How to Manifest Luck in Your Life and Career
Linda Griffin | Excelle
November 12, 2008
Most of the things we call luck are really results of statistical probability. When someone has a fender bender, it wasn’t bad luck that they happened to be on the road at that particular time. Everyone who was traveling that road had a statistical probability of getting rear-ended. Likewise, when someone wins the lottery, it wasn’t good luck that caused them to pick a certain combination of numbers. That sequence came up because of mathematical probability. These random events are definitely outside of our control.
When it comes to our careers, I’m not a big believer in luck, or in random events. Like Dr. Richard Wiseman says in his book The Luck Factor, I believe that our thoughts and behaviors determine whether we attract good fortune into our lives. He calls out four basic psychological traits lucky people have that unlucky people don’t: the ability to maximize chance opportunities, to listen to “gut feelings,” to expect good fortune and to see the bright side of bad luck.
For example, if you get passed over for promotion you have two options. One, you can assume that you were unlucky. The other person was friends with the boss, in the right place at the right time or any number of reasons that are outside of your control. Or you can ask yourself: ‘What can I learn from this situation, and how can I use it to improve my chances next time?’ This approach takes you out of the mode of waiting for random events to propel you to your next promotion and into the mode of taking responsibility for your career. When you think this way, you will have a much better chance of being ready to take advantage of the next opportunity that comes your way.
In his book, Dr. Wiseman talks about having an expectation of good fortune. He proved during his research that people who are open to possibilities find more good fortune. In other words, they expect to be lucky. They look for good fortune and are more apt to find it.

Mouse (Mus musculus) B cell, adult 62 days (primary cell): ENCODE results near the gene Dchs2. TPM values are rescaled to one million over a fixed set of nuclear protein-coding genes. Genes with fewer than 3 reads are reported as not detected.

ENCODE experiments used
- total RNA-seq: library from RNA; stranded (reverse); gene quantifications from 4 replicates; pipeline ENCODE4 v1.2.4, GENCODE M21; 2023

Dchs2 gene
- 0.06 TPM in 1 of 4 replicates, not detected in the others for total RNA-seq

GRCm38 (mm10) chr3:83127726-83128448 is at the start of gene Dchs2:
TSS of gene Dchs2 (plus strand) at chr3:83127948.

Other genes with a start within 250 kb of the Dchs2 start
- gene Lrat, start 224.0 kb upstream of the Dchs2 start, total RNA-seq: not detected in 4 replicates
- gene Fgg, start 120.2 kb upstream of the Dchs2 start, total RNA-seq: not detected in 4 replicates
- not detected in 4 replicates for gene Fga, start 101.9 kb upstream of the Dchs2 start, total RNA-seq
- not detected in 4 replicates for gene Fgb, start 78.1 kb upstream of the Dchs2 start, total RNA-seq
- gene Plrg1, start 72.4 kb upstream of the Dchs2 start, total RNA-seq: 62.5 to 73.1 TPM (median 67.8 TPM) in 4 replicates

Take a look at the things that have happened in your life. What percent of them do you attribute to luck, good or bad? Dr. Wiseman says that only ten percent of the things that happen are luck — the rest is a direct result of how we think. If you focus on good luck, that’s what you will see.
I’ve seen this focus – or lack of – work in my own life. I’m not always successful in thinking that good luck will happen, but one of my positive examples happened recently. A fellow coach and I attended a workshop. Our intent was to learn some new techniques and ideas that we could include in our businesses. On day one, it was clear that we already understood the material being covered, and we wouldn’t be able to accomplish our original objective. My friend left after the first day, saying that it was a waste of his time. I decided to stick around, and on day two, I met another coach with whom I am now partnering on a joint venture. Was it luck? I believe it was because I was open to finding something good from the workshop and was able to take advantage of an opportunity that was different from my original goal.
How can you get yourself into this lucky mindset? One way is to use your journal. Each day, write down any good luck thing that happens to you. Don’t write any bad luck events. After a time, you will start looking for good luck things and set up an expectation that they will happen to you. Being lucky will become a self-fulfilling prophecy.